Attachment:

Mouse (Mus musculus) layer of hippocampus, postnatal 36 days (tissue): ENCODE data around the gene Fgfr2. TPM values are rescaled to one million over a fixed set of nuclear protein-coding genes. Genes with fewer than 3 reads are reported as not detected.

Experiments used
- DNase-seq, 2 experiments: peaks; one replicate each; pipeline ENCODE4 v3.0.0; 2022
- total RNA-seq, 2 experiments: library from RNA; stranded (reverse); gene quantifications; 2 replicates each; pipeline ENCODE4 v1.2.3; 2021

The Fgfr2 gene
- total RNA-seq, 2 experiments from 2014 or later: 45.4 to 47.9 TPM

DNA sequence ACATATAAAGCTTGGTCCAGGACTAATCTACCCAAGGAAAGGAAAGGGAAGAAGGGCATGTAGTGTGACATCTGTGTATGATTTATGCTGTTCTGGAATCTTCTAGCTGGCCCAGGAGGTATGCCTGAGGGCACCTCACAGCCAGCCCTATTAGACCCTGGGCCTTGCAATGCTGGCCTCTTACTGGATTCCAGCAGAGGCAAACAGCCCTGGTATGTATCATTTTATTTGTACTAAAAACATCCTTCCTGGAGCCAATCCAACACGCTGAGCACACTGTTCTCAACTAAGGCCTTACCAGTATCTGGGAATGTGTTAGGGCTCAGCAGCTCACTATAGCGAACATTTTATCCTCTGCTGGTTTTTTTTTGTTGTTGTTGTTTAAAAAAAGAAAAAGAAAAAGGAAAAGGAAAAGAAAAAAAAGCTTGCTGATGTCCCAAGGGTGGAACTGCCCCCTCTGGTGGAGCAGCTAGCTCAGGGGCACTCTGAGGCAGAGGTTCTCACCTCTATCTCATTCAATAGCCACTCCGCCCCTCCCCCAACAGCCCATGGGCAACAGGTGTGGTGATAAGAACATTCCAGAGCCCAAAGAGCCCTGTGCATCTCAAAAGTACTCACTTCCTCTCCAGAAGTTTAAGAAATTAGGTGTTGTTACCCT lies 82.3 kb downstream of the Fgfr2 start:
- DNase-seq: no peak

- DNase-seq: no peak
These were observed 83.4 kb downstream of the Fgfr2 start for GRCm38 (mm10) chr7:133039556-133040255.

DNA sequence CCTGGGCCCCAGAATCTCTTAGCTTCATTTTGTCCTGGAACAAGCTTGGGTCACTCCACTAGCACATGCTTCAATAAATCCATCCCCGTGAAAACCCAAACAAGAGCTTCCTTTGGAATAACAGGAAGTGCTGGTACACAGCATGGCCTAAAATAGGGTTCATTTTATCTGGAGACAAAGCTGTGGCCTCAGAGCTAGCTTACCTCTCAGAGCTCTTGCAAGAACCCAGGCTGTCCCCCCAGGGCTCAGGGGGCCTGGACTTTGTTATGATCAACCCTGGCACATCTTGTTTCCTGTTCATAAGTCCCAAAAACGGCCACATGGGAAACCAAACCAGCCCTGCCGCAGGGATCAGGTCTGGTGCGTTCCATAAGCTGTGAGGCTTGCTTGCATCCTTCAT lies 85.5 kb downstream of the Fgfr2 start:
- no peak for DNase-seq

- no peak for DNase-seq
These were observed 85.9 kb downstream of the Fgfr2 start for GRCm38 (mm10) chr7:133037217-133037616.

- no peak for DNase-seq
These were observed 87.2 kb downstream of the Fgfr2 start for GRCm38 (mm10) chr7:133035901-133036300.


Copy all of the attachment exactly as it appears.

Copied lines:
Mouse (Mus musculus) layer of hippocampus, postnatal 36 days (tissue): ENCODE data around the gene Fgfr2. TPM values are rescaled to one million over a fixed set of nuclear protein-coding genes. Genes with fewer than 3 reads are reported as not detected.

Experiments used
- DNase-seq, 2 experiments: peaks; one replicate each; pipeline ENCODE4 v3.0.0; 2022
- total RNA-seq, 2 experiments: library from RNA; stranded (reverse); gene quantifications; 2 replicates each; pipeline ENCODE4 v1.2.3; 2021

The Fgfr2 gene
- total RNA-seq, 2 experiments from 2014 or later: 45.4 to 47.9 TPM

DNA sequence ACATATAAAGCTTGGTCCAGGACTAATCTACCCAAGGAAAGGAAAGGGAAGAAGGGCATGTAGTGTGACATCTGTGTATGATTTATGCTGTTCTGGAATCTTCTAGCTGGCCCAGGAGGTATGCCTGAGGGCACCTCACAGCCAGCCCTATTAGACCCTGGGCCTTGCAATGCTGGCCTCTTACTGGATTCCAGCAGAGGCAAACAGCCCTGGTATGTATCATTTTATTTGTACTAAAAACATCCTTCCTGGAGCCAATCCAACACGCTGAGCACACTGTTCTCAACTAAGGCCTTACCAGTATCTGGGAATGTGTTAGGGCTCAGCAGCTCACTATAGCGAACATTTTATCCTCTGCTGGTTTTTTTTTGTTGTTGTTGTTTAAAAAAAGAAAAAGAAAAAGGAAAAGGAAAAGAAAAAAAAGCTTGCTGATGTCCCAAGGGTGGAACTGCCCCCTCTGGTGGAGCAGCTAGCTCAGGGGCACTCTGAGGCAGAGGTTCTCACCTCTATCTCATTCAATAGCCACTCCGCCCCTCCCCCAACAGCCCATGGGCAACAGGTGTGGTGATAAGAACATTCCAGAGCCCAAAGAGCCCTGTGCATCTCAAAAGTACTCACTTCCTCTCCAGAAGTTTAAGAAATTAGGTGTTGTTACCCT lies 82.3 kb downstream of the Fgfr2 start:
- DNase-seq: no peak

- DNase-seq: no peak
These were observed 83.4 kb downstream of the Fgfr2 start for GRCm38 (mm10) chr7:133039556-133040255.

DNA sequence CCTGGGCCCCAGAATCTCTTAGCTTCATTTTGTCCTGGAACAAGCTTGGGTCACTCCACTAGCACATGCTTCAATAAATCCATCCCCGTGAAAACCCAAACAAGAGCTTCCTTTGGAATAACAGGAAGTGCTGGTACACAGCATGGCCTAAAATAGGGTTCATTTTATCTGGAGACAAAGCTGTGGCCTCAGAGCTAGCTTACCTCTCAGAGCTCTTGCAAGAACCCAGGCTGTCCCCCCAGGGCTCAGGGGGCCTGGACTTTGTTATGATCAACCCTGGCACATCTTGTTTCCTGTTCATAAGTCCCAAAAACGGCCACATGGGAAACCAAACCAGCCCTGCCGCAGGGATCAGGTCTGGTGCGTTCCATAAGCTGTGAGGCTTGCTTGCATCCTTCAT lies 85.5 kb downstream of the Fgfr2 start:
- no peak for DNase-seq

- no peak for DNase-seq
These were observed 85.9 kb downstream of the Fgfr2 start for GRCm38 (mm10) chr7:133037217-133037616.

- no peak for DNase-seq
These were observed 87.2 kb downstream of the Fgfr2 start for GRCm38 (mm10) chr7:133035901-133036300.